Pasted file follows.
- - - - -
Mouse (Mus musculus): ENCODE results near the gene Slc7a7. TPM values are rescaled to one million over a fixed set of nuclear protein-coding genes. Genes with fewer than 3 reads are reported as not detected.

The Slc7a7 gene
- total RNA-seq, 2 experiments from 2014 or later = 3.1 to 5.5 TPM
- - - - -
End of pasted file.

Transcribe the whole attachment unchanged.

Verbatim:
Mouse (Mus musculus): ENCODE results near the gene Slc7a7. TPM values are rescaled to one million over a fixed set of nuclear protein-coding genes. Genes with fewer than 3 reads are reported as not detected.

The Slc7a7 gene
- total RNA-seq, 2 experiments from 2014 or later = 3.1 to 5.5 TPM